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Ecological Engineering

Ecological engineering is an emerging study of integrating ecology and engineering, concerned with the design, monitoring and construction of ecosystems. The design of sustainable ecosystems intends to integrate human society with its natural environment for the benefit of both [1]. This particular type of engineering emerged in the early 1960s. It utilized natural energy sources as the predominant input to manipulate and control environmental systems.

Mitsch and Jorgensen were the first to define ecological engineering in five concepts [1]:

  1. It is based on the self-designing capacity of ecosystems
  2. It can be a field test of ecological theory
  3. It relies on integrated system approaches
  4. It conserves non-renewable energy
  5. It supports biological conservation

Ecological engineering design follow a similar cycle to engineering design problem formulation, problem analysis, alternative solutions search, decision among alternatives and specifications of a complete solution. Typically the design goal involves protecting an at-risk ecosystem, restoring a degraded ecosystem or creating a new sustainable ecosystem to satisfy need of nature and society.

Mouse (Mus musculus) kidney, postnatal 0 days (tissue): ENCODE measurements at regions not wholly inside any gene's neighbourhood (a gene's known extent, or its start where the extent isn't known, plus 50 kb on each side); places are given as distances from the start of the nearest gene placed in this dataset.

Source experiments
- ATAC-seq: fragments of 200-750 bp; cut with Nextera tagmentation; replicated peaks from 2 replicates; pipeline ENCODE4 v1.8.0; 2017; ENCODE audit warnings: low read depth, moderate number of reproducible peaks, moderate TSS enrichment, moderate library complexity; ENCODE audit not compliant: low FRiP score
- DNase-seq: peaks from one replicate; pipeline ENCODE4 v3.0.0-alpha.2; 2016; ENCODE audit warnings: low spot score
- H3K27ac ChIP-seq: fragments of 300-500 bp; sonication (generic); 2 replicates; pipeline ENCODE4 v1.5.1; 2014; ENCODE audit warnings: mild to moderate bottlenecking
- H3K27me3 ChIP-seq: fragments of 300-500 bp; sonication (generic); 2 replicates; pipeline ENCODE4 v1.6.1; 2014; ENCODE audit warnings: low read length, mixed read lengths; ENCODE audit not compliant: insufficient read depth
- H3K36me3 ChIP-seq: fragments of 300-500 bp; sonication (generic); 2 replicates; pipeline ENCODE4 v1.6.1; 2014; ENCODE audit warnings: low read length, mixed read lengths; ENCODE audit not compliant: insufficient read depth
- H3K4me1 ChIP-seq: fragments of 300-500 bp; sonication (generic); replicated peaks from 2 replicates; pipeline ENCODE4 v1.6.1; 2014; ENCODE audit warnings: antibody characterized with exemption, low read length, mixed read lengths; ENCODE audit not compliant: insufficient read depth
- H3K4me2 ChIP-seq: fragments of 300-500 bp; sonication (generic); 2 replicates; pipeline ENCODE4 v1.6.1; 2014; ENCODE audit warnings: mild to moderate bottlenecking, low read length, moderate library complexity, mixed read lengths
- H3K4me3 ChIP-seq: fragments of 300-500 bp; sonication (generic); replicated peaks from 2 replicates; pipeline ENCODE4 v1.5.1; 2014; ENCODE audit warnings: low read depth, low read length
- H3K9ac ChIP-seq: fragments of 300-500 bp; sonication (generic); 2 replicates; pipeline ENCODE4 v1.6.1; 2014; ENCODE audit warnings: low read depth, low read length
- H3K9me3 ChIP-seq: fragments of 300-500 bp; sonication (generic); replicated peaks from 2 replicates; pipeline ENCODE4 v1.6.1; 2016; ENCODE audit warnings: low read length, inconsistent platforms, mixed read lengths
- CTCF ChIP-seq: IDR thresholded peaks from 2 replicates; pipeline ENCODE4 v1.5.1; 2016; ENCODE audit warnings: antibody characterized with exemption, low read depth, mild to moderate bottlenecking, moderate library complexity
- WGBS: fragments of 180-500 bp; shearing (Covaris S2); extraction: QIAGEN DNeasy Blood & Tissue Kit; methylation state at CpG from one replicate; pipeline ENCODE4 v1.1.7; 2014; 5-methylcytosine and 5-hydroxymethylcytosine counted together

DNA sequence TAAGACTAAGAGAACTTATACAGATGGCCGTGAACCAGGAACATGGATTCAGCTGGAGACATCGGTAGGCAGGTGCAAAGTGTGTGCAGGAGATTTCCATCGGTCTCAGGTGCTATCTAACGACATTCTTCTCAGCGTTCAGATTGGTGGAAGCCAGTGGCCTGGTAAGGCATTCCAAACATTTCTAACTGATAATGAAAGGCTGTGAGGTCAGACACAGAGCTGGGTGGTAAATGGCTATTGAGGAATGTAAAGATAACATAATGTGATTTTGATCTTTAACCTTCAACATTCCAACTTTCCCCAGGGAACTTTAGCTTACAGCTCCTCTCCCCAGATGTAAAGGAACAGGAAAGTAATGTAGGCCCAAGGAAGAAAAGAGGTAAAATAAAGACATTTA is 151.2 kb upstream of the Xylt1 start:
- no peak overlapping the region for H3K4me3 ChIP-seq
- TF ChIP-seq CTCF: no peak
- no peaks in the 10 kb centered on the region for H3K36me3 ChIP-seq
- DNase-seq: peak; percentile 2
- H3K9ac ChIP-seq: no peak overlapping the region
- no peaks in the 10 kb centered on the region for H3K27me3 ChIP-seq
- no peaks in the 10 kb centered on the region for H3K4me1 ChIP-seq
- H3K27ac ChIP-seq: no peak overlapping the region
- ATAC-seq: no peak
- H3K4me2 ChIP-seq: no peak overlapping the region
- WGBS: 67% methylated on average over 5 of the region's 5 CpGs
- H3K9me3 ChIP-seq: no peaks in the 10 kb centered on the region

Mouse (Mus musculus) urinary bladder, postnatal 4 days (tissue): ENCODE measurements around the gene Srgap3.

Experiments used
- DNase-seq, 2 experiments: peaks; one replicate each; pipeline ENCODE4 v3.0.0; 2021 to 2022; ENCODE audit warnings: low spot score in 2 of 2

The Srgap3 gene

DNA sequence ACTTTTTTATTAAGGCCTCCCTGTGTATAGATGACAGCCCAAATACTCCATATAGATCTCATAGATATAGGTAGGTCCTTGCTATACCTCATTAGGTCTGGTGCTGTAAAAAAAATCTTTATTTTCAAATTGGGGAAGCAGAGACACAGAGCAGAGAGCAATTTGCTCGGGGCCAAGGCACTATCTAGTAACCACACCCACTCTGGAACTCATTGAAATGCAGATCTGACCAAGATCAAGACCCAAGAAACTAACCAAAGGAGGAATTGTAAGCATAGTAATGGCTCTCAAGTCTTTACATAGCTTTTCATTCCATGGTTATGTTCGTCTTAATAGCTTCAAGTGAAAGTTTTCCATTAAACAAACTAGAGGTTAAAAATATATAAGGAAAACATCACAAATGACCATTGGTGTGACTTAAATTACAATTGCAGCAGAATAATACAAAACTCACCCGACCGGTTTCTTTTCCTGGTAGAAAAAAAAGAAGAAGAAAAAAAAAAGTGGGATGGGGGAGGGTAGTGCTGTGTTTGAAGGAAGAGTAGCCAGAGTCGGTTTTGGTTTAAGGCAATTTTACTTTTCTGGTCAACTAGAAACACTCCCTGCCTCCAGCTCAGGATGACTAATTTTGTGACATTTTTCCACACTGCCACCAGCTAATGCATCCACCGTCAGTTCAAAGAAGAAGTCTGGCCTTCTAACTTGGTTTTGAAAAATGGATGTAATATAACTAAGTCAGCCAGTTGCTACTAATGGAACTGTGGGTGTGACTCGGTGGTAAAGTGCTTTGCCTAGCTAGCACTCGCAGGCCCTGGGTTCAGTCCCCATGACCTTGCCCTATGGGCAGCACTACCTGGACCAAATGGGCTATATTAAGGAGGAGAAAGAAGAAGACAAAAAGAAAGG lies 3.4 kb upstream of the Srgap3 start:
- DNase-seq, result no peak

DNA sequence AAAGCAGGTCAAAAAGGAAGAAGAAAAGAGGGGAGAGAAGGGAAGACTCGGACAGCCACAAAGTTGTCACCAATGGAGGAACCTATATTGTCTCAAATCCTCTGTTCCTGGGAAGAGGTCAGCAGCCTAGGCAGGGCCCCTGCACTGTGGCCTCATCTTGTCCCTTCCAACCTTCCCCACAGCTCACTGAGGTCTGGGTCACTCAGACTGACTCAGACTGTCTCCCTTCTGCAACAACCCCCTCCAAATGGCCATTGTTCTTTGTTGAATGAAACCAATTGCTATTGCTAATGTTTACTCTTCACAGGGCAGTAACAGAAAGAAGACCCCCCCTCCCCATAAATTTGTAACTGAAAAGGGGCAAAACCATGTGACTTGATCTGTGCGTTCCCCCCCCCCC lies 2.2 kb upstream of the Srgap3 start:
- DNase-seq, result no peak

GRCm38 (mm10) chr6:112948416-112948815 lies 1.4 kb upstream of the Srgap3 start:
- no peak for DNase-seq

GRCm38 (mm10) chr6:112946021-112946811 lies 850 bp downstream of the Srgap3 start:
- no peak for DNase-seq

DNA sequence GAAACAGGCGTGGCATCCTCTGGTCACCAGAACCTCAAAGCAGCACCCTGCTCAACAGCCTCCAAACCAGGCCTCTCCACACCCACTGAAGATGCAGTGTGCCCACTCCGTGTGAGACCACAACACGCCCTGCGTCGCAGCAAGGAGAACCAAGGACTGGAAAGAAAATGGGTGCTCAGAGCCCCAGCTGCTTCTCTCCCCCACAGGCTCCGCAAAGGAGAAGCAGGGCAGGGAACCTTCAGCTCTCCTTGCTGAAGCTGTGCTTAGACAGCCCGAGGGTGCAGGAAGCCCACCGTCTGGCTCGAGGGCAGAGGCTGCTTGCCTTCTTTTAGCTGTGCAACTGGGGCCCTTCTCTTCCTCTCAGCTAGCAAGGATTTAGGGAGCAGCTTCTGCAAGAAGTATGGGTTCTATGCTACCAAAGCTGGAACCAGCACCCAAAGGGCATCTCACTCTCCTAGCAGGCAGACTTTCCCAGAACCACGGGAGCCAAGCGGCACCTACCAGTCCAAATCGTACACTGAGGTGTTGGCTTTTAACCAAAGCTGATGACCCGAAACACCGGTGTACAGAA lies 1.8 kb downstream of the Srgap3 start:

[1] W.J. Mitsch & S.E. Jorgensen (1989), "Introduction to Ecological Engineering", In: W.J. Mitsch and S.E. Jorgensen (Editors), Ecological Engineering: An Introduction to Ecotechnology. John Wiley & Sons, New York, pp. 3-12.

Soda Ash and QuickLime

A lime-soda softening plant treats a flow of 150 MGD, and the water has 86mg/l Ca2+, 35 mg/L Mg2+, 299 mg/L HCO3- and 6mg/l CO2. The commercial grade of quicklime has a purity of 85% and the soda ash has a purity of 95%. Determine: a. The pounds of quicklime and soda ash required per million gallons b. The tons of quicklime an